AS Haley on the coming showdown on January 6, part 1

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The results of the presidential election are now largely encapsulated in the cocoon created by our media. Any attempt to say something contrary to the official line, or to question what happened in the swing States, is met with censure, calumny, condescension, contempt, or censorship. 

We are, in short, on a predetermined one-way track to (un)Democratic dominance of our national life. If challenges to the fraudulent balloting (that by now is unquestionable by reasonable observers) are dismissed or swept under the rug, this country will never be unified again under a single system of government.

President-elect Biden (who famously proclaimed last summer “I don’t need you to get me elected“, and “We have put together . . . the most extensive and inclusive voter fraud organization in the history of American politics“) campaigned as though he knew the election was already rigged in his favor. He stayed largely in his basement in Delaware, and no rally among those he occasionally staged attracted more than fifty people, at best. Yet Americans are being asked to believe that this cipher, this incoherent nonentity, managed to haul in more votes than any other American presidential candidate in its 231-year history.

No rational mind can buy this now “official” line, and your Curmudgeon will not entertain here any propaganda in support of it. But for those of us who react similarly to what we are being force-fed in the media, I want to spell out our options before the next inauguration on January 20, 2021. For that is the date written in stone in our Constitution, since the adoption of the 20th Amendment: the current terms of both President Trump and Vice President Trump end at noon on that day, regardless of what may take place beforehand.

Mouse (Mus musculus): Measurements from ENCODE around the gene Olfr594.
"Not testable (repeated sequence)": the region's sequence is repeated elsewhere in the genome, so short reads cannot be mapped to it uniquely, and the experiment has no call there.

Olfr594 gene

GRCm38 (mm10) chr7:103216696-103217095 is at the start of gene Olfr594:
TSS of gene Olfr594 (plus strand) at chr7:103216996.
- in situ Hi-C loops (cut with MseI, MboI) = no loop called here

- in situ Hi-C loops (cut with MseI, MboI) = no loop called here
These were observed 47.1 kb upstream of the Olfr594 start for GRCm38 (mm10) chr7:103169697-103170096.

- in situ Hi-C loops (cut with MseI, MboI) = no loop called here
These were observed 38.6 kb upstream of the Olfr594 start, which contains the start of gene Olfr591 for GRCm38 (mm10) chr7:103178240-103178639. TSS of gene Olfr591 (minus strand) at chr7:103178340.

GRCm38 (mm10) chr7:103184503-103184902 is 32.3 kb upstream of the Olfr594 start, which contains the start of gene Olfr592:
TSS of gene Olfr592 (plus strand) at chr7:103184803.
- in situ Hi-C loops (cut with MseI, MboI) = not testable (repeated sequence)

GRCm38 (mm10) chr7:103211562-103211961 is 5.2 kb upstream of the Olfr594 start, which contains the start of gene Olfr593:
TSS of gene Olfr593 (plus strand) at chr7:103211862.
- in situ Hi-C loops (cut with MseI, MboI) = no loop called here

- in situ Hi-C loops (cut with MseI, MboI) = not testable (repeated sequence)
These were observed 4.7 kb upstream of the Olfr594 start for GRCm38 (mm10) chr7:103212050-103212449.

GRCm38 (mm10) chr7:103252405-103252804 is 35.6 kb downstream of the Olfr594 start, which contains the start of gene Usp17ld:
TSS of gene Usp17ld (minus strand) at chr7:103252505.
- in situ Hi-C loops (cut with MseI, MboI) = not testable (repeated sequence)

Before there can be the start of a new presidential term of office on January 20, however, there must first be a validated election of a successor president under the Constitution. Those procedures are spelled out mostly in Article II, Section 1 of the Constitution, as supplemented by the Twelfth and Twenty-fifth Amendments. Those provisions, however, provide only a bare minimum for the process, and leave many possibilities unaddressed, or open to interpretation.

Since the Constitution was first adopted in 1789, presidents and Vice Presidents have been elected through a mechanism known as “the Electoral College”, defined in Article II, Section 1, as subsequently amended in 1803 by the Twelfth Amendment: